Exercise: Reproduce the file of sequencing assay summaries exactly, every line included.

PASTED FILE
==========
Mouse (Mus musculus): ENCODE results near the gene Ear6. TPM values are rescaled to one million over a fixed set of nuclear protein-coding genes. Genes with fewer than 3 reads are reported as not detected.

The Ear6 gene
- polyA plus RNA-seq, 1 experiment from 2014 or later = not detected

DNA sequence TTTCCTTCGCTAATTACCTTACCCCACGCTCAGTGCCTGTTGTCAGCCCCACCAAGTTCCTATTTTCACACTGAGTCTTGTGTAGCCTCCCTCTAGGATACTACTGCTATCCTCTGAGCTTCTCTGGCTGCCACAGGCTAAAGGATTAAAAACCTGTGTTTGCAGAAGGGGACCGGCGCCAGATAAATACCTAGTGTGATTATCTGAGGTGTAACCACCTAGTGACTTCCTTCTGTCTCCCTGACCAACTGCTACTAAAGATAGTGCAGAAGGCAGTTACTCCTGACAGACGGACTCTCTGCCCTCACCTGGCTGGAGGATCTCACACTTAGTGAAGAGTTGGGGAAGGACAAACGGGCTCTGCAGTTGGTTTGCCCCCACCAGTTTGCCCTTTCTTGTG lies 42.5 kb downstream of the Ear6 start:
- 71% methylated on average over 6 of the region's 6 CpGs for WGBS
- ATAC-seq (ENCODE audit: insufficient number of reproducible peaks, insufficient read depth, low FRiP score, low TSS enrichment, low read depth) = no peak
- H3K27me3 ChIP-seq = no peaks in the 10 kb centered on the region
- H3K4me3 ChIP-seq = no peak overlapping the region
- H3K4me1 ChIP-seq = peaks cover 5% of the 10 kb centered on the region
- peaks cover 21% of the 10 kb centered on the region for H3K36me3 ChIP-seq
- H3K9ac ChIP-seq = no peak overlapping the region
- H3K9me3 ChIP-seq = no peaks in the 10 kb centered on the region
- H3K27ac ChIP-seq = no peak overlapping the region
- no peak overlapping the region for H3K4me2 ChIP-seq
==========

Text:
Mouse (Mus musculus): ENCODE results near the gene Ear6. TPM values are rescaled to one million over a fixed set of nuclear protein-coding genes. Genes with fewer than 3 reads are reported as not detected.

The Ear6 gene
- polyA plus RNA-seq, 1 experiment from 2014 or later = not detected

DNA sequence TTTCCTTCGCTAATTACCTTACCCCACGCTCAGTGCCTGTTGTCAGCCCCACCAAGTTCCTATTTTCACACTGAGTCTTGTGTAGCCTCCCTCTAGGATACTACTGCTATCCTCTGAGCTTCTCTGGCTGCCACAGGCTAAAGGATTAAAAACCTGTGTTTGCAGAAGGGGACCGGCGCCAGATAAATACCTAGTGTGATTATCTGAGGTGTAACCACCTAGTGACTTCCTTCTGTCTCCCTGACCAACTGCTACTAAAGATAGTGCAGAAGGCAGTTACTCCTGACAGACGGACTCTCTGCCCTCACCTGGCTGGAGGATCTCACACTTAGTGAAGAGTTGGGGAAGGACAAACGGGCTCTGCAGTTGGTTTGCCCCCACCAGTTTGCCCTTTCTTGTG lies 42.5 kb downstream of the Ear6 start:
- 71% methylated on average over 6 of the region's 6 CpGs for WGBS
- ATAC-seq (ENCODE audit: insufficient number of reproducible peaks, insufficient read depth, low FRiP score, low TSS enrichment, low read depth) = no peak
- H3K27me3 ChIP-seq = no peaks in the 10 kb centered on the region
- H3K4me3 ChIP-seq = no peak overlapping the region
- H3K4me1 ChIP-seq = peaks cover 5% of the 10 kb centered on the region
- peaks cover 21% of the 10 kb centered on the region for H3K36me3 ChIP-seq
- H3K9ac ChIP-seq = no peak overlapping the region
- H3K9me3 ChIP-seq = no peaks in the 10 kb centered on the region
- H3K27ac ChIP-seq = no peak overlapping the region
- no peak overlapping the region for H3K4me2 ChIP-seq